Screens New reviews

'Layer Cake, Shark Boy and Lava Girl, and Lord's of Dogtown'

Layer Cake
Dir. Matthew Vaughn; writ. J.J. Connolly; feat. Daniel Craig, Colm Meaney, George Harris, Jamie Foreman, Sienna Miller, Michael Gambon, Kenneth Cranham (R)

Freely roaming the worlds of sinister drug-dealers and remorseless murderers from the comfort of home or theater is a fascinating aspect of movie-watching. We sit safe and sound as despicable people say and do reprehensible things.

A sympathetic criminal antihero doesn't mean crime pays in Layer Cake, from the producer of Snatch and Lock Stock and Two Smoking Barrels.

Despicable people are the stars of Layer Cake - directed by Snatch producer Matthew Vaughn - whose plot focuses on a drug dealer referred to only as XXXX (Craig) in the credits. XXXX greets us in the first frame, detailing proper underworld business etiquette: Maintain a low profile and always pay your supplier. He wants to avoid the fate to which his profession inevitably leads, but just before self-selected retirement, he is commissioned for one more job by Jimmy Price (Cranham). Price wants XXXX to sort out a drug deal gone bad and locate the daughter of an associate (Gambon).

The parallel story lines run violently into each other as characters meet with beatings, bullets to the head, and dismemberments, causing XXXX to rethink his foolishness.

Craig stands out in his role of conflicted antihero. He provides his character with an intelligence and sensitivity that contrasts sharply with his seedy associates. Yet, not even he is immune to the consequences of his conduct.

— Mario Ochoa

The Adventures of Shark Boy and Lava Girl in 3-D
Dir. and writ. Robert Rodriguez; feat. Taylor Dooley, Taylor Lautner, Cayden Boyd, George Lopez, Kristin Davis, David Arquette (PG)

His heart was in the right place, but Robert Rodriguez' latest kiddie fare, The Adventures of Shark Boy and Lava Girl in 3-D, proves that although filmmaking talents, like other artistic abilities, can be passed on to the next-of-kin, they can also sometimes skip a generation.

It's a Lava Girl! It's a Shark Boy! It's a flop, says critic Kiko Martinez of Robert Rodriguez' latest kids' film.

OK. Let's give Racer, Rodriguez' then 6-year-old son who's credited for the story, a break. He might still have a future in the industry, but with a bad call by daddy dearest, his young career begins with a gimmicky dud.

In Shark Boy, an imaginative kid named Max (Boyd) conjures two new superheroes in his "dream journal" who come to him for help. Shark Boy (Lautner), who was raised by sharks after a storm separated him and his family, and the molten Lava Girl (Dooley) take Max to Planet Drool, a place that's "so cool it makes you drool," where the evil Mr. Electricity (Lopez) must be stopped before he takes over the universe.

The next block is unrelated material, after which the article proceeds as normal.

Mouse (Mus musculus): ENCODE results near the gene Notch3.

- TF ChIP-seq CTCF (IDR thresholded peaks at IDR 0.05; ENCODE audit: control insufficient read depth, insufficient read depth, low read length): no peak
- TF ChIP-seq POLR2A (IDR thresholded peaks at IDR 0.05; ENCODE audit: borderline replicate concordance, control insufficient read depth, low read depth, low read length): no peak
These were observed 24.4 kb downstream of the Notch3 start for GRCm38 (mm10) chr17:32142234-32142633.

Without a Marvel or DC Comics label to overrule him, Rodriguez has the freedom to do whatever he wants with his new adventure and the result is like Rodriguez' pointless Spy Kids 3D: Game Over. Shark Boy will still probably hit the right demographic. It's the parents, grandparents, and older siblings, however, you'll have to pity since 5-year-olds can't drive themselves to the theater.

Kiko Martinez

Lords of Dogtown
Dir. Catherine Hardwicke; writ. Stacy Peralta; feat. Emile Hirsch, Victor Rasuk, John Robinson, Heath Ledger, Rebecca De Mornay (PG-13)

Set in Venice, California in 1975, Lords of Dogtown, the feature film that follows Stacy Peralta's impressive 2001 documentary Dogtown and Z-Boys, tells the true story of a group of young burnouts as they begin to revolutionize the world of skateboarding with never-before-seen-tricks, mostly derived from their surfing abilities.

Although it is interesting to witness Jay (Hirsch), Stacy (Robinson), and Tony (Rasuk) lead the Zephyr skating team through competitions and festivals by awing crowds with their aerial mastery, the story, unlike the award-winning documentary, becomes sporadic and disconnected from the sport. Director Hardwicke (Thirteen) takes on one too many sub-plots - such as Jay's father who abandons Jay and his mother (De Mornay) - and fails to develop them into compelling narratives.

More problematic are the overall performances of these 20-year-old actors, which devolve into bad impersonations of the real life rebels. Heath Ledger (A Knight's Tale), who plays Skip, a surfboard-store owner and founder of the Zephyr team, is guiltiest of these acting blunders as his role morphs into an immitation of '70s cocaine dealer George Jung, Johnny Depp's character in 2001's Blow.

Not something to get stoked over, Lords of Dogtown, in skating terms, is the equivalent of a wipeout.

Kiko Martinez


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